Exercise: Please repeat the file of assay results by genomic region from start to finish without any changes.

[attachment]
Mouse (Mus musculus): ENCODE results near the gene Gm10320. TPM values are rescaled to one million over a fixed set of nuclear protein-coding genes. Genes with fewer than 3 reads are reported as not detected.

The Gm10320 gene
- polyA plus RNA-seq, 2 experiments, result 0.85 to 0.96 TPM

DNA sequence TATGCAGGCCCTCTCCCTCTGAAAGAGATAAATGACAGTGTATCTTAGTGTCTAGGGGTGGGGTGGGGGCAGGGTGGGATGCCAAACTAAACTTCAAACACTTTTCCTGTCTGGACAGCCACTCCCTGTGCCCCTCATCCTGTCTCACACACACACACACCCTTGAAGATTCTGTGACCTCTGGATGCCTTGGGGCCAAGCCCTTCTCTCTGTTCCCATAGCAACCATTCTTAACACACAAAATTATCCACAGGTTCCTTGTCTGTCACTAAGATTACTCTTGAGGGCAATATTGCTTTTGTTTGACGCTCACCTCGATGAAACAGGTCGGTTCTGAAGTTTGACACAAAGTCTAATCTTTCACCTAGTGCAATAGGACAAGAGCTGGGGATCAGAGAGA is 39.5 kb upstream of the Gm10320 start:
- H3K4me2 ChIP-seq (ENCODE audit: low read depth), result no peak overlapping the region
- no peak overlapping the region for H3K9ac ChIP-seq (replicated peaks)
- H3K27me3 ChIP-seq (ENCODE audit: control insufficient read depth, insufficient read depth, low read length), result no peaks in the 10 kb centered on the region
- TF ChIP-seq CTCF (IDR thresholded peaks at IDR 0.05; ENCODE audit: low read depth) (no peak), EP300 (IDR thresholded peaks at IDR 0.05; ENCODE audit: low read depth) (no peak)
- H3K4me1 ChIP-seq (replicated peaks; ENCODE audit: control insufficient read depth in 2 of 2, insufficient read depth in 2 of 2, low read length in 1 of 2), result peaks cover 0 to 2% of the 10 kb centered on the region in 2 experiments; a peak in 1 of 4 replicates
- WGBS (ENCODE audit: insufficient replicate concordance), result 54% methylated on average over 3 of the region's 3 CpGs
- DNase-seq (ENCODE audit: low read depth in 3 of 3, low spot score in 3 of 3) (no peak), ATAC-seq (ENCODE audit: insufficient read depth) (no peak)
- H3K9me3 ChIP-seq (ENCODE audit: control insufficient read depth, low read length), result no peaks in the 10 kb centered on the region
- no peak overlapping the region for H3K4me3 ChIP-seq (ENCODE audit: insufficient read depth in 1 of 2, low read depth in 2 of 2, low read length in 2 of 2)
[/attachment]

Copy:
Mouse (Mus musculus): ENCODE results near the gene Gm10320. TPM values are rescaled to one million over a fixed set of nuclear protein-coding genes. Genes with fewer than 3 reads are reported as not detected.

The Gm10320 gene
- polyA plus RNA-seq, 2 experiments, result 0.85 to 0.96 TPM

DNA sequence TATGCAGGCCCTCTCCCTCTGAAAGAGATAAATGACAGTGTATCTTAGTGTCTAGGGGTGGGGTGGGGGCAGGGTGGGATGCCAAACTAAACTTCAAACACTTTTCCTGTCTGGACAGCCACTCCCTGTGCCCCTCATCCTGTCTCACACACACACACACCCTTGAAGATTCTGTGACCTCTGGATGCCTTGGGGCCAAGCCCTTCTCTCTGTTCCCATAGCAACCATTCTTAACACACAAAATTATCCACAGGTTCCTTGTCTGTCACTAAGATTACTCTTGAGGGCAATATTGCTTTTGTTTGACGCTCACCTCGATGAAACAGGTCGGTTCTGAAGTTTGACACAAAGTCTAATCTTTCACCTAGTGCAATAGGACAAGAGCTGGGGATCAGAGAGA is 39.5 kb upstream of the Gm10320 start:
- H3K4me2 ChIP-seq (ENCODE audit: low read depth), result no peak overlapping the region
- no peak overlapping the region for H3K9ac ChIP-seq (replicated peaks)
- H3K27me3 ChIP-seq (ENCODE audit: control insufficient read depth, insufficient read depth, low read length), result no peaks in the 10 kb centered on the region
- TF ChIP-seq CTCF (IDR thresholded peaks at IDR 0.05; ENCODE audit: low read depth) (no peak), EP300 (IDR thresholded peaks at IDR 0.05; ENCODE audit: low read depth) (no peak)
- H3K4me1 ChIP-seq (replicated peaks; ENCODE audit: control insufficient read depth in 2 of 2, insufficient read depth in 2 of 2, low read length in 1 of 2), result peaks cover 0 to 2% of the 10 kb centered on the region in 2 experiments; a peak in 1 of 4 replicates
- WGBS (ENCODE audit: insufficient replicate concordance), result 54% methylated on average over 3 of the region's 3 CpGs
- DNase-seq (ENCODE audit: low read depth in 3 of 3, low spot score in 3 of 3) (no peak), ATAC-seq (ENCODE audit: insufficient read depth) (no peak)
- H3K9me3 ChIP-seq (ENCODE audit: control insufficient read depth, low read length), result no peaks in the 10 kb centered on the region
- no peak overlapping the region for H3K4me3 ChIP-seq (ENCODE audit: insufficient read depth in 1 of 2, low read depth in 2 of 2, low read length in 2 of 2)